8) The village of Pucòn is very tourist -friendly, though most people do not speak English! Brushing up on your Spanish is a must, especially if you're a picky eater (I'm not, so I got plenty of surprises). I loved seeing a thriving tourism community that was not primarily fueled by US or European tourists. The Chileans and other South Americans vacation here. I loved this as, in contrast, when in Mexico, you feel as though there are hardly any Mexican tourists and the Americans (& our culture) take over much more, making the experience feel a bit less authentic
Wynne loved Pucòn and Chileans LOVE babies. It was so welcoming!
9) Also on the tourist-friendly note, Pucòn is a great walking town. No need to have a rental car unless you're looking to explore beyond the town (which you should if you stay a bit longer.. The volcano treks and hot springs look incredible but we didn't have time)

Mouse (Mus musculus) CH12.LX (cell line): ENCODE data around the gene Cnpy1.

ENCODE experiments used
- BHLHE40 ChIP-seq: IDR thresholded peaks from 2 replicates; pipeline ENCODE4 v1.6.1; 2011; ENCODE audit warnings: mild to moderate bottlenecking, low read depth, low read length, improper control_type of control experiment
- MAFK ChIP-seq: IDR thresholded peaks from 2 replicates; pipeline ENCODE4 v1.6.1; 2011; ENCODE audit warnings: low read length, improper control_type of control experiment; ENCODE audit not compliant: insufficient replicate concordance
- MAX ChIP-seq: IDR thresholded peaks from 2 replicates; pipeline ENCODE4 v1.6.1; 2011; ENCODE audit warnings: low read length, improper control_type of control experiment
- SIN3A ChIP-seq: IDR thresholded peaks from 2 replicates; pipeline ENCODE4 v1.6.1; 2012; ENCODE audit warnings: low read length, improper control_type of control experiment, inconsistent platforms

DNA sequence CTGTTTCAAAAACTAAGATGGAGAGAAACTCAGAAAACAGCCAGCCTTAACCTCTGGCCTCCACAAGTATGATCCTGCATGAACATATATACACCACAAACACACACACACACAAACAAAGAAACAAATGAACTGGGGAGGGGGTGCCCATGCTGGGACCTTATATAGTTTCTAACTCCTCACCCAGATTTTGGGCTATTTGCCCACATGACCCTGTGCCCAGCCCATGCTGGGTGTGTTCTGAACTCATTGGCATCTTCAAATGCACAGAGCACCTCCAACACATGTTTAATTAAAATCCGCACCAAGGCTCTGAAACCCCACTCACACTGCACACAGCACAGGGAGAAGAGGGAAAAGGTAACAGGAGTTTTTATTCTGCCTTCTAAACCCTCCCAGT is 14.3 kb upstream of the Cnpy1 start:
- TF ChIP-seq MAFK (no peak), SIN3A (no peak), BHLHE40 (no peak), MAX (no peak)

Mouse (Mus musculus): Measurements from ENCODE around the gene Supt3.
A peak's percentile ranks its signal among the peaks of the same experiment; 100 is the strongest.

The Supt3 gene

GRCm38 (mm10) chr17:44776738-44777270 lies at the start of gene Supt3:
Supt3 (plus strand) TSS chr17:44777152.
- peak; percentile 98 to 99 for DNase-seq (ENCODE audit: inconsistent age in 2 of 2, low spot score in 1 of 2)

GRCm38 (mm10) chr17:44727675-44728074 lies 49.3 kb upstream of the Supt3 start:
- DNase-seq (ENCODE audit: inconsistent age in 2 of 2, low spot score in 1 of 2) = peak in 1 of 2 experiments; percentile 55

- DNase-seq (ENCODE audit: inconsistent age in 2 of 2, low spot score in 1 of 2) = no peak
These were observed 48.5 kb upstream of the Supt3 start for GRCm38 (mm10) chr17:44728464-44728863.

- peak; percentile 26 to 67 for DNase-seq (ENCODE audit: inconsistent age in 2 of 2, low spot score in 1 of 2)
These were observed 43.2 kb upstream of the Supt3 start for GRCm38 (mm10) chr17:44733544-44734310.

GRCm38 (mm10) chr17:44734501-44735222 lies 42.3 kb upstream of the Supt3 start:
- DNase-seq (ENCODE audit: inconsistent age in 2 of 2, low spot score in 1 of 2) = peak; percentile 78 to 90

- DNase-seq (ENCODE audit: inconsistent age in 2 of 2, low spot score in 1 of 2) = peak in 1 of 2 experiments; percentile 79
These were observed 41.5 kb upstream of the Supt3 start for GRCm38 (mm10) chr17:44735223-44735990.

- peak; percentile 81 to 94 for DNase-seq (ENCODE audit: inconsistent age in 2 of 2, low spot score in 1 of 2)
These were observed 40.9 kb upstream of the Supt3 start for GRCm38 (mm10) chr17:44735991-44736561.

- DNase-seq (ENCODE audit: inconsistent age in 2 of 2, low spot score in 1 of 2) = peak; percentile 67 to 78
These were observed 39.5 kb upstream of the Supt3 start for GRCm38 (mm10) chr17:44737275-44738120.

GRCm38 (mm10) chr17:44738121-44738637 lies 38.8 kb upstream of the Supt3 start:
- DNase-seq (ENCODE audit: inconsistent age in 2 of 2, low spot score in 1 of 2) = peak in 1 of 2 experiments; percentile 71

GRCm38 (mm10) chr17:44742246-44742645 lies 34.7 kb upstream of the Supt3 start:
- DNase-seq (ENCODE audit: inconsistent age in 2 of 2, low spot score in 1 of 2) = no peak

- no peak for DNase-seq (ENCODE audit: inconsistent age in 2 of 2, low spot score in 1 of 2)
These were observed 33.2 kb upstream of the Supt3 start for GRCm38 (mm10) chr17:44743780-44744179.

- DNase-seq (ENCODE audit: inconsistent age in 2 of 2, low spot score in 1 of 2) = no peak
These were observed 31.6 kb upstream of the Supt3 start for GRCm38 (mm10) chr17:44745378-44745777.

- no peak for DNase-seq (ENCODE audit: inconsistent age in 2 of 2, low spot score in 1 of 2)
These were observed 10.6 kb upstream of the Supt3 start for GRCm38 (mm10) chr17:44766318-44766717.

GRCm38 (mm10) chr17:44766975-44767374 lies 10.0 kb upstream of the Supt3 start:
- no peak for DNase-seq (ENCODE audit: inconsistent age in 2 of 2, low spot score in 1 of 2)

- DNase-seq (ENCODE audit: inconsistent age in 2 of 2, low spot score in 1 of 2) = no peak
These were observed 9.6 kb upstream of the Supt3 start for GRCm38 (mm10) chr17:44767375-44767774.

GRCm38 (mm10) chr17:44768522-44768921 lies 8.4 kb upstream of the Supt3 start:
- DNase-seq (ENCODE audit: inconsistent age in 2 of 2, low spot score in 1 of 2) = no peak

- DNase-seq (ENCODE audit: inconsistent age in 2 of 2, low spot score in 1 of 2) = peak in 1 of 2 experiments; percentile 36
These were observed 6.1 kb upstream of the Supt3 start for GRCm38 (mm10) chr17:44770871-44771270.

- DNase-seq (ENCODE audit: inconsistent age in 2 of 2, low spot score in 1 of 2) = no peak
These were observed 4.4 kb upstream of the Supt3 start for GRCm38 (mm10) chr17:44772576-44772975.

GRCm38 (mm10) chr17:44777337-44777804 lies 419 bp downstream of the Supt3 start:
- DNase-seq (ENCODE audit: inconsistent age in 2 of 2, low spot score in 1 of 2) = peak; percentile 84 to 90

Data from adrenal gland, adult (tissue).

10) Just put it on your bucket list!

Thank you to my amazing sponsors and to the race organization for making Pucòn 70.3 possible.. And now, it's almost time for our next adventure... back to Australia in 6 days!

Friday, January 30, 2015

Never too late....Thailand & Challenge Phuket

The original purpose of this blog was for me. Just for me. A chronicle of healing from a running injury and starting to train for triathlons. My blog has changed from just for me, to a little bit for the people who I know read (this could be "read" in past or present tense ;) as well as sponsors.
But no matter what, all along, it's been about documenting my journeys and the blog has taken me from age 27 to nearly 35. I don't think I've missed documenting a trip or race in some fashion (not always a race report) and I'm not about to start now.
So, even though Pucòn 70.3 is SOOOOO last month and our trip to Thailand was SOOOOOOO last year, I wanted to throw up a couple thoughts and memories. For me. (Pucòn coming in the next couple days, but today, THAILAND!)